Throttle control must be looked at from the angle of a fluid and continuous maintenance of the bikes attitude in the turn, i.e., enough weight transferred off the front and onto the rear of the bike to maintain its best and most neutral handling attitude, not too much or too little. And more importantly, maintaining the suspension in its optimum stroke-range with the throttle. This requires a continuous roll-on.
The point is this: your ability to maintain good throttle control
is an absolutely necessary and integral part of conquering the SRs connected
to running wide.
Note: Throttle control is well covered in "A Twist of the Wrist", Volume II, as those of you who have read the book already know.
Not yet. Without first hand knowledge of how it feels and looks my words are not likely to make running wide disappear as a problem for you. Another thing I should mention, there is no iron clad, fits all situations type answer to it. But there are answers.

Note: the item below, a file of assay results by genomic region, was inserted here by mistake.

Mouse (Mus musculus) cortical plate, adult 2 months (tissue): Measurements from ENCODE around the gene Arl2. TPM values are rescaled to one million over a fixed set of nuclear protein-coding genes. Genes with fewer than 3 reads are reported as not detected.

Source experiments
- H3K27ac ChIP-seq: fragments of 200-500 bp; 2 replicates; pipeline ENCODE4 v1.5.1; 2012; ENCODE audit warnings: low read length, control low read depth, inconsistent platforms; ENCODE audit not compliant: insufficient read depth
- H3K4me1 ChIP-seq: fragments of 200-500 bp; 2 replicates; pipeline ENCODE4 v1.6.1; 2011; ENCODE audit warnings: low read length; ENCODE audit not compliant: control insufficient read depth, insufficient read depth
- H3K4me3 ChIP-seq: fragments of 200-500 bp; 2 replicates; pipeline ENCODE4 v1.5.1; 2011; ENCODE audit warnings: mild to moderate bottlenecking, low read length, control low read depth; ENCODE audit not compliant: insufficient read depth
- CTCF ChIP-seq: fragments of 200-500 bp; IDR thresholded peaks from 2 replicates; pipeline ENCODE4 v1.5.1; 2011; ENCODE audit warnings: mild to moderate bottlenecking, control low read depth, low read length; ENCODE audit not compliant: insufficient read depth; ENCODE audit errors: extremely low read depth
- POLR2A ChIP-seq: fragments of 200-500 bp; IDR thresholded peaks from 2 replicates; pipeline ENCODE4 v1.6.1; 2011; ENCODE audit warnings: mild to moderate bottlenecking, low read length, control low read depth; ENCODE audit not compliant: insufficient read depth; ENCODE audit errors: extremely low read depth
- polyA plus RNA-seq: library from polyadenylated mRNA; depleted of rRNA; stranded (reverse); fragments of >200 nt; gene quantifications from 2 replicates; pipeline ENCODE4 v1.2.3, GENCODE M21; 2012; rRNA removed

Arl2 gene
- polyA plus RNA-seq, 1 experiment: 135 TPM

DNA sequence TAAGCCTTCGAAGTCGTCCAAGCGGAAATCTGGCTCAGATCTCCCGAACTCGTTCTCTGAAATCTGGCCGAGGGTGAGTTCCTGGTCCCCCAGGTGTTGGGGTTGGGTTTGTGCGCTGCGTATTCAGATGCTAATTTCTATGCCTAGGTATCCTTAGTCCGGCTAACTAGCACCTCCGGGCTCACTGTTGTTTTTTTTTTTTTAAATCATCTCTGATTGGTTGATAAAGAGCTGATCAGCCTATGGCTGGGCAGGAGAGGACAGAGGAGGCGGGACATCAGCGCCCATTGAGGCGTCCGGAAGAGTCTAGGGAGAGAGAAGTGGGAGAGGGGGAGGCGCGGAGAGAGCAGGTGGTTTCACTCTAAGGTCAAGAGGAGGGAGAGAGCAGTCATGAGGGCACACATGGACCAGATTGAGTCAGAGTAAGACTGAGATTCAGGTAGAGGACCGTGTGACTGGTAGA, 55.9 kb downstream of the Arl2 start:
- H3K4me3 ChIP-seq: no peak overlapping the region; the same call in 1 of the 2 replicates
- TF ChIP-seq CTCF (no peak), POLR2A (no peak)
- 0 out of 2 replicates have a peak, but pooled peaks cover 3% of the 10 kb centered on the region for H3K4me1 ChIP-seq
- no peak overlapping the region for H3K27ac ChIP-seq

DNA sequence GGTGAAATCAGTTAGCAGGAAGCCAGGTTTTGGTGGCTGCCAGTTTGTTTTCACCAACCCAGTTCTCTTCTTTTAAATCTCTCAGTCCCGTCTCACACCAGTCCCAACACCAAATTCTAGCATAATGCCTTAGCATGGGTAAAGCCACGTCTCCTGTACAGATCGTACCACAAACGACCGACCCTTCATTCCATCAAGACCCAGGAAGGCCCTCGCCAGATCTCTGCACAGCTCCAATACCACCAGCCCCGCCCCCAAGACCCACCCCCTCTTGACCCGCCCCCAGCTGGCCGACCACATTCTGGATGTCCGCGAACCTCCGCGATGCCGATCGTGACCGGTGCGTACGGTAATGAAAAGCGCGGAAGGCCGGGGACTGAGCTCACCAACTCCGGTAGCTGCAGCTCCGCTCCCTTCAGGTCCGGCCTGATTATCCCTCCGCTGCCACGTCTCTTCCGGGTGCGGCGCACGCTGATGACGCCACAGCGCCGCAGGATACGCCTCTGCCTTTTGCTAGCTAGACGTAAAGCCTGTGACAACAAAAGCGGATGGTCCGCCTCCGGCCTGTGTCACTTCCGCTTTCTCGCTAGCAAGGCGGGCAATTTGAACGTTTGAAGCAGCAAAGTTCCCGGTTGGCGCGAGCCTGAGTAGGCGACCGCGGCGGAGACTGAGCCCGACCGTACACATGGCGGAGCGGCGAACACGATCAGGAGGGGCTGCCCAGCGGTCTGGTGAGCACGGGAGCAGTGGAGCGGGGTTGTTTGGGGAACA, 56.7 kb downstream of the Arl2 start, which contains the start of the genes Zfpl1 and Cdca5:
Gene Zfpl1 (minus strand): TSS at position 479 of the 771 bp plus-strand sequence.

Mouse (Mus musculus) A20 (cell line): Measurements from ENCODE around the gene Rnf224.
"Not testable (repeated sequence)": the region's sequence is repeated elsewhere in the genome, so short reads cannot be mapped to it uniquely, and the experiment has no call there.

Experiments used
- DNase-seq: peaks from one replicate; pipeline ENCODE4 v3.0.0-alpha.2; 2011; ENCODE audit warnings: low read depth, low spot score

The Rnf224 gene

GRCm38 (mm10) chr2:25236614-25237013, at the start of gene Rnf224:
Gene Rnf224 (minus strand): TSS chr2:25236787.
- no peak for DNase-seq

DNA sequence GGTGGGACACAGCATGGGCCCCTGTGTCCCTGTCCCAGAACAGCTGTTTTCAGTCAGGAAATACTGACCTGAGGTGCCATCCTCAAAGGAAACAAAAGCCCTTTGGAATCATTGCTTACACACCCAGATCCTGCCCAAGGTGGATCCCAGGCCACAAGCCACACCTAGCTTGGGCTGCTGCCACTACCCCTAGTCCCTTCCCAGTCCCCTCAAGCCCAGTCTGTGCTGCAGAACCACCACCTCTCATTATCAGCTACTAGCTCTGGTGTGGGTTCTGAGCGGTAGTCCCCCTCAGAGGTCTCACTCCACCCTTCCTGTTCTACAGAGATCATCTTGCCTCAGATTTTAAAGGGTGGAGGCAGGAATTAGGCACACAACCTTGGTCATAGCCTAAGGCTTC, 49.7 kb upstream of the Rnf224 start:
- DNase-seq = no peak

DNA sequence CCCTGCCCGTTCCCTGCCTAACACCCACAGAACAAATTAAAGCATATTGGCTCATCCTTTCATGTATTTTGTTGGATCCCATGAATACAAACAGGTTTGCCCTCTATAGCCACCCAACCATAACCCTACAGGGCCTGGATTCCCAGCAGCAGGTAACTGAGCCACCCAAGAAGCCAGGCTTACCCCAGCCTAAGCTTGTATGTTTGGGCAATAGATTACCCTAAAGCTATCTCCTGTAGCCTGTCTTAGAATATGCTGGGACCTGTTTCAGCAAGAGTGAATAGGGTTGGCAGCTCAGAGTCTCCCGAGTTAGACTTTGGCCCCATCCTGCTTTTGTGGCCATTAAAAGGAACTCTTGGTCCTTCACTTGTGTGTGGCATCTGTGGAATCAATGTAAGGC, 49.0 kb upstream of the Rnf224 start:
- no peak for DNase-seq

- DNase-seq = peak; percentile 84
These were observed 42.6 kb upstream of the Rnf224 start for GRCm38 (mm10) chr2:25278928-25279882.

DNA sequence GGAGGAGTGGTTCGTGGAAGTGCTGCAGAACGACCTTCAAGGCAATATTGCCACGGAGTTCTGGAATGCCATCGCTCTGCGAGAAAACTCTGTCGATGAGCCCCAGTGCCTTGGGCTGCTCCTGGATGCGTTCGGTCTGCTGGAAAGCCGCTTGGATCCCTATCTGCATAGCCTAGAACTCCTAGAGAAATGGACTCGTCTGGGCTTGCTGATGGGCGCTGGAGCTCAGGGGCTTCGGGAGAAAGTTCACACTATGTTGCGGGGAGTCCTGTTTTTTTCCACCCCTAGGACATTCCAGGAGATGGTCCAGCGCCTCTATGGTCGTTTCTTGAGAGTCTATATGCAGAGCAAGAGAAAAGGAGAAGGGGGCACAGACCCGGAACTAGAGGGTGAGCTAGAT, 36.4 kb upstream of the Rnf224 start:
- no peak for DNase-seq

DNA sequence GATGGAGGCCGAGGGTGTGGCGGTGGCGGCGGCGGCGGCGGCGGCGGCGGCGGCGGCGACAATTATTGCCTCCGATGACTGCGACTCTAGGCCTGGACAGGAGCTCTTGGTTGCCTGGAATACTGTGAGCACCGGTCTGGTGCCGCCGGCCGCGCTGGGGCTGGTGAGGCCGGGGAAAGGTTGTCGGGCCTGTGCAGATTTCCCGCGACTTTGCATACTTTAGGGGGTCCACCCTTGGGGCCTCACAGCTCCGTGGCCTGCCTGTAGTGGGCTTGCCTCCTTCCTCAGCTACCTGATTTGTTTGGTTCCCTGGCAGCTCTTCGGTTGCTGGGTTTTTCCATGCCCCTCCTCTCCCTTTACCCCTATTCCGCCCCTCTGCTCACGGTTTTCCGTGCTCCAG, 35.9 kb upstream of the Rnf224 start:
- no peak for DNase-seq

Here is a drill to improve your ability to predict your line.
Run Wide Adjustments
Here are some classic errors and problems that counter your efforts to maintain a predictable line:
The Usual Bike Setup Errors
As Good As It Gets
How many turns it will take to build confidence in yourself and, eventually, the bike I can't tell you. I do know that it will all come down to achieving a high degree of good, solid control of the throttle.
It goes like this: you can't trust the bike or the tires until you can trust yourself and your right hand to do the right thing. That's as good as it gets. It is a tried and true route to confidence and accuracy in your lines.
© Keith Code, 2006, all rights reserved. Reprinted with permission.